. . . the Golden State [is] a place where like-minded Americans retreated after the erosion of truth and the spread of lies made public life and governance impossible. In the Golden State, knowingly contradicting the truth — speaking a lie — is the greatest crime. Stopping those crimes is Laz's job. 
    Why, then, has he been ordered to the front lawn of a Los Angeles mansion, where the body of a roofer has fallen, irrefutably dead? 

At the same time Laszlo is given this unexpected job that feels like it doesn't fit the normal parameters of his work, he's assigned a rookie to train. But, the rookie appears to be much more talented at sensing lies than he is. Is there something more to this accident than meets the eye?

Of course there is. But, obviously I'm not going to say any more because I don't want to ruin it for you. 

Highly recommended - Wildly creative and clever writing about a society where lying is the greatest crime but the truth that is known is built upon lies. The only thing I didn't like about this book was the ending. But, then I sat with it for a while and decided it was actually perfect in that it fit the storyline and was just . . . right. It simply wasn't how I'd imagined it would end and I had to adjust my expectations to fit. 

Notably: this book appears to be a response to years of an American administration in which lying became the norm and the division between the parties so deep that one had to choose to either believe the lies and continue to feed them or choose to refute them — and there was no in-between. So, I guess it's also a satire in that it pokes fun at the ridiculousness of the current political state in the US and possibly serves as a warning that lies can only last as a foundation for so long before everything comes crashing down. That's my interpretation, anyway. 

I've also read the "Last Policeman" series by Ben H. Winters. Golden State made me want to read everything he's ever written and go for a reread of The Last Policeman. Here's a link to my review of the final book in the Last Policeman series which also contains links to the first two, for anyone who may be interested:

World of Trouble by Ben H. Winters

©2021 Nancy Horner. All rights reserved. If you are reading this post at a site other than Bookfoolery or its RSS feed, you are reading a stolen feed. Email for written permission to reproduce text or photos.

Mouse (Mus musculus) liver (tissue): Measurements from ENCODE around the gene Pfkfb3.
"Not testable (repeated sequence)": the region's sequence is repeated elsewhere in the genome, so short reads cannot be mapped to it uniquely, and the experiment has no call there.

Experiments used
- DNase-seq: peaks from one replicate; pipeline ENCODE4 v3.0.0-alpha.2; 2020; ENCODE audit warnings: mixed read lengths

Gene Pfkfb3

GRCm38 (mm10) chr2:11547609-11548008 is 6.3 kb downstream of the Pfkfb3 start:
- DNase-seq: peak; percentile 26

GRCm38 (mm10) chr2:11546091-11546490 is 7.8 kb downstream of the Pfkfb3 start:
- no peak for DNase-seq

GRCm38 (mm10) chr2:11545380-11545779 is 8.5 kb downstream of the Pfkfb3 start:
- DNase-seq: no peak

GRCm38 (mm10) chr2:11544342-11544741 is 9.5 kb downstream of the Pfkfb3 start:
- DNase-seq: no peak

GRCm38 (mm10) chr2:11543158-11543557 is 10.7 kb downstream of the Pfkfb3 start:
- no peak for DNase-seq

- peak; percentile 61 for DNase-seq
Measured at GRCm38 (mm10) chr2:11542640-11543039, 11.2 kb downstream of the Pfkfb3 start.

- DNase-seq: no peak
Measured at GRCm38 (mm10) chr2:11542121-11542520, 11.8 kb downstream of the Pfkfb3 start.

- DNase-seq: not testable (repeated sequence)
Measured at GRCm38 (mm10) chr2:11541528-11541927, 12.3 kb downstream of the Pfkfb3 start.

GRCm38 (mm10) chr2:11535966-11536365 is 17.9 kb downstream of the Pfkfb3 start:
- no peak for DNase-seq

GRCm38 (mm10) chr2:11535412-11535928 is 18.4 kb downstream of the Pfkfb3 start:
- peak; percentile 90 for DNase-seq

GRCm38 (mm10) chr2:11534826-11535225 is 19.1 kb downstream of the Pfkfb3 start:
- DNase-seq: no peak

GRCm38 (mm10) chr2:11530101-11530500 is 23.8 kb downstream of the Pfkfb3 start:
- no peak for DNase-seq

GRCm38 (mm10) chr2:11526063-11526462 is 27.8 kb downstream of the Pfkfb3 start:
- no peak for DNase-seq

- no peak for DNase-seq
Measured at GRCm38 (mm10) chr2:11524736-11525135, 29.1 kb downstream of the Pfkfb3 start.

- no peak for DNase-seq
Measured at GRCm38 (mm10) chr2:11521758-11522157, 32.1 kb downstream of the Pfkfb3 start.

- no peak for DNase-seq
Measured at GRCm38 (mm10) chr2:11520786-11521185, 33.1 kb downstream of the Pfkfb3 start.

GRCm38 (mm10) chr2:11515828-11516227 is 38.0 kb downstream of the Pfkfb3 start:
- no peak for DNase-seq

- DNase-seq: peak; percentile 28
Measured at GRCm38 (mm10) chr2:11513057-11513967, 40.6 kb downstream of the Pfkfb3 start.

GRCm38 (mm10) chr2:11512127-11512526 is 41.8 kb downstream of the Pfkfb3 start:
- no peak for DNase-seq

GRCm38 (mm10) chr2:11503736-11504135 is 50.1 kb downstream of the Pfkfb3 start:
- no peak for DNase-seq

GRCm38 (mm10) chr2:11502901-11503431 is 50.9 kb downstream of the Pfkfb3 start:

Tuesday, September 21, 2021

So Much Life Left Over (Daniel Pitt trilogy #2) by Louis de Bernières

So Much Life Left Over by Louis de Bernières is the second in a trilogy, following The Dust That Falls from Dreams. I don't know if I realized that when I bought it or just ordered it because I enjoyed The Dust That Falls from Dreams so much that I wanted to read whatever the author wrote next but I went into the reading blind and it took a while for the lightbulb to click on. I kept thinking, "This character feels familiar," but not fully getting it and then one daffy character finally made it clear to me. 

Here's a link to my review of the first book but I'll revisit it in a paragraph:

The Dust That Falls from Dreams by Louis de Bernières

In The Dust That Falls from Dreams, we met the McCosh family, the four daughters, nutty mother, inventor father who sometimes is flush with money and as frequently in debt, and their neighbors, the Pendennis family (with four boys) and the Pitts, who have two sons and lost two in the Boer War. As you're getting to know the McCosh family and all of the young men, WWI breaks out and the families with males in them bear terrible casualties. 

In So Much Life Left Over, Daniel Pitt has married Rosie McCosh and they've moved to Ceylon, which he considers paradise. She's not entirely sold. Daniel's days are fulfilling. He works in a tea factory and occasionally goes riding to check the tea plantation. He's in love with his wife and they have a little girl whom he adores. Rosie works in a clinic but is disappointed that the locals don't trust modern medicine and will not generally come for help until it's too late. Their life isn't perfect but they're content.